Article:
Nostalgic, reflective essays on the writing life by the South African novelist Freed (House of Women, 2002, etc).
Her favorite writers are V.S. Naipaul, Marguerite Duras, and Nancy Mitford, from whose work she quotes often in establishing the autobiographical cord to a novelist’s craft. In 11 essays, Freed traces her trajectory from a 1960s childhood in Durban, South Africa, to her reinvention as a much-married expatriate novelist living in California. Freed begins with her reading lists as a child (Enid Blyton and the plays of J.M. Barrie) in an affluent household that until the mid-1970s, she notes, knew no television. The author dwells on the contrasting personalities of her parents, both actors. Freed’s flamboyant, assertive Jewish mother was an especially strong presence; “the love affair she conducted with trouble” obsessed her daughter for 30 years. In the essay “Honorary Son,” she explains that because her two older sisters were beautiful and being groomed for marriage, and her four “shadow” brothers had died in miscarriage, plain Freed was allowed to discover her true nature from her parents’ beneficent neglect, and she gained confidence through defiance and self-assertion. “My sense of male entitlement has carried easily into every sphere of my life,” she writes. She explores the autobiographical elements at length in her novels, especially the first, Home Ground, with its explosive opening paragraph detailing a white child’s “pulling on the penis of the garden boy.” (28) The book was subsequently banned in apartheid South Africa and beyond. Two essential elements in the development of the writer: years of practice and ruthlessness. Her own sense of ruthlessness took her away from her homeland, as an exchange student in Far Rockaway, New York, and later as a teacher trying to impart to her writing students how to sustain a “focus” she took many years to find in her own life.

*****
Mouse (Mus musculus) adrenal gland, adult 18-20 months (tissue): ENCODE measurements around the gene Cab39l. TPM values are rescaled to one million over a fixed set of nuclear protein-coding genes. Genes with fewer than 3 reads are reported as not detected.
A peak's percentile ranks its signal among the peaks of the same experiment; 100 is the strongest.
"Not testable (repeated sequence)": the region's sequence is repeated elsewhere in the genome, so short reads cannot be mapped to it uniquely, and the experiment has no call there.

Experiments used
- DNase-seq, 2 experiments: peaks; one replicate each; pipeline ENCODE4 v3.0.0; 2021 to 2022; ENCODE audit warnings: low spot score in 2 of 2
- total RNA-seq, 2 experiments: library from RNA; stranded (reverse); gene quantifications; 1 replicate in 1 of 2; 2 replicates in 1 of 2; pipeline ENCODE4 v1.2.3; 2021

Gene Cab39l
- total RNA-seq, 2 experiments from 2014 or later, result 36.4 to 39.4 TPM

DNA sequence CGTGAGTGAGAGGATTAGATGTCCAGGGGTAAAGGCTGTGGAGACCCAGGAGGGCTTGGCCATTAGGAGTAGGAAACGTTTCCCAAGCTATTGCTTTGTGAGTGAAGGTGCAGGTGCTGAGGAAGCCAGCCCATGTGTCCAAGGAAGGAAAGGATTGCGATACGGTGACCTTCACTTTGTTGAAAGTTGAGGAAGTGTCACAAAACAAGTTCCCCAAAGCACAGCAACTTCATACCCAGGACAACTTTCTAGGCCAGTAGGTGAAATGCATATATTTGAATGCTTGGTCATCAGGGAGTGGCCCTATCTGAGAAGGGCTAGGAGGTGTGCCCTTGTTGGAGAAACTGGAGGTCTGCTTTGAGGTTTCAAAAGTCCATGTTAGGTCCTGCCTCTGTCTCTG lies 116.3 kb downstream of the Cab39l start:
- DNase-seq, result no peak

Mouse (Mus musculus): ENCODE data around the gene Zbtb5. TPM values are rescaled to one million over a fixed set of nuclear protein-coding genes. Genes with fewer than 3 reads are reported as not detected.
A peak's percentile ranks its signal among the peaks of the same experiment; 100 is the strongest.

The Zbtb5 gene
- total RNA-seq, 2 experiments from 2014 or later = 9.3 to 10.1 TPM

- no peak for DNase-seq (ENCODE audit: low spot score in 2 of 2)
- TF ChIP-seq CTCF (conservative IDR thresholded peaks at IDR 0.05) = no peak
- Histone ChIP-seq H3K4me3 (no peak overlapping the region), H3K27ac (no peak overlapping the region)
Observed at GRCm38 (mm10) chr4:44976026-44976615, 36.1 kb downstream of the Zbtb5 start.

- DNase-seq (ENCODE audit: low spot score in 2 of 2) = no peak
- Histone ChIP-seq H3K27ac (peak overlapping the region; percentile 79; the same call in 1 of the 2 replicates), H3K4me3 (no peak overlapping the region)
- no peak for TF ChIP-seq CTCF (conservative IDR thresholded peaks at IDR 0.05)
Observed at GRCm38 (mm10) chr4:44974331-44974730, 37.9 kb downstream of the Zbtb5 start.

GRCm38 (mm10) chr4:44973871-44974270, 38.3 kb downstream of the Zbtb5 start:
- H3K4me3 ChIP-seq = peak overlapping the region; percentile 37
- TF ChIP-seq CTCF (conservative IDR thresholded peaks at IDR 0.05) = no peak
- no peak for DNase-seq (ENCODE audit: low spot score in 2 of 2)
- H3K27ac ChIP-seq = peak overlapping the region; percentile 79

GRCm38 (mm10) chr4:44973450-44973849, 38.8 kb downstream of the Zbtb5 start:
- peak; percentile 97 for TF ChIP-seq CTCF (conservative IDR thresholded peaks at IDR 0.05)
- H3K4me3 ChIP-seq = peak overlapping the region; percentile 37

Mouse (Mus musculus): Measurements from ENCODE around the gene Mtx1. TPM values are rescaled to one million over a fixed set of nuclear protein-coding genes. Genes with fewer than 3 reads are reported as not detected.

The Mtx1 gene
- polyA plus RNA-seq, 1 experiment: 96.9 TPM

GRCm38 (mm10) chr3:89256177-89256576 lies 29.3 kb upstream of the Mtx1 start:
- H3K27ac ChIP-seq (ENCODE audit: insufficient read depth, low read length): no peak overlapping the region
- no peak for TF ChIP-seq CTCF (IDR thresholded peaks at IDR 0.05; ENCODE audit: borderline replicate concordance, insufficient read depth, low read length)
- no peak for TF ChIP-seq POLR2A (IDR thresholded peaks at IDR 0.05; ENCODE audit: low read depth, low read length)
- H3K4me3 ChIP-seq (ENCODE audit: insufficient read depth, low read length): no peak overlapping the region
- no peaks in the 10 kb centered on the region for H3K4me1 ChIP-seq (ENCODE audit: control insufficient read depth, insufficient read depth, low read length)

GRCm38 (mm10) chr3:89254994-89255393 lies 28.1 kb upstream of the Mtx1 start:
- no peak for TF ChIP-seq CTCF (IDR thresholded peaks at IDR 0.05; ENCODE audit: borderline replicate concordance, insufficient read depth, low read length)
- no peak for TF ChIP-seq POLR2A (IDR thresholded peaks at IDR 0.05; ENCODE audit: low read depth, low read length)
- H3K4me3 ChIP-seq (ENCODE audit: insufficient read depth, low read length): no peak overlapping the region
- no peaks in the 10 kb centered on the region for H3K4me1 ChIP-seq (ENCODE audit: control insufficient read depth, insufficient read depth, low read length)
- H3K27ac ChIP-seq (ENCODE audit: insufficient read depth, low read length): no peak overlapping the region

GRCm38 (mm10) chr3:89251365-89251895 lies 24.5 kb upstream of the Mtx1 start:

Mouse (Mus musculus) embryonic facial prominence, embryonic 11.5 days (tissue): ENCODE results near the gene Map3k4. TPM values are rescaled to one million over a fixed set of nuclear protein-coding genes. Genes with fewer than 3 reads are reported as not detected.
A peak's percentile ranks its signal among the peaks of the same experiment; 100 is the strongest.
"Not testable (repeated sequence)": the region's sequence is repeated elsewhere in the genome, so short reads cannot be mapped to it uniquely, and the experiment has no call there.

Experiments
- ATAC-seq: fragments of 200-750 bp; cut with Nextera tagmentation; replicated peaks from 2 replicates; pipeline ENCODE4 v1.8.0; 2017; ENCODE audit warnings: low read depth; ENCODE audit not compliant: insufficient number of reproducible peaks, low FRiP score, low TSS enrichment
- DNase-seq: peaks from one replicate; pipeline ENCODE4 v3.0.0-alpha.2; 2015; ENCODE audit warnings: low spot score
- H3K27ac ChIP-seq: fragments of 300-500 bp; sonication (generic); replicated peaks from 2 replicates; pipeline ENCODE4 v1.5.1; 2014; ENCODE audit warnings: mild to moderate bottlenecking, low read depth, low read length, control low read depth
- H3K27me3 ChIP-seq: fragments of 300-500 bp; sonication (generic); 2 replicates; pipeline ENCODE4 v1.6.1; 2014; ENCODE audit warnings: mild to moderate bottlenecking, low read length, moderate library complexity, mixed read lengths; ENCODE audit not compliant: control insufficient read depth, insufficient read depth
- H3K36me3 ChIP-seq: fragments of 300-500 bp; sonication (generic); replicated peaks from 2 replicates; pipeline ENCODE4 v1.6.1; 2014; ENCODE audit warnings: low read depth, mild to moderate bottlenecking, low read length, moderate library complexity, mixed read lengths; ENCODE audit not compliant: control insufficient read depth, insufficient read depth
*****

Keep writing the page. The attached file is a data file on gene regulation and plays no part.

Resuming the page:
Instructive, well-poised lessons from the trenches.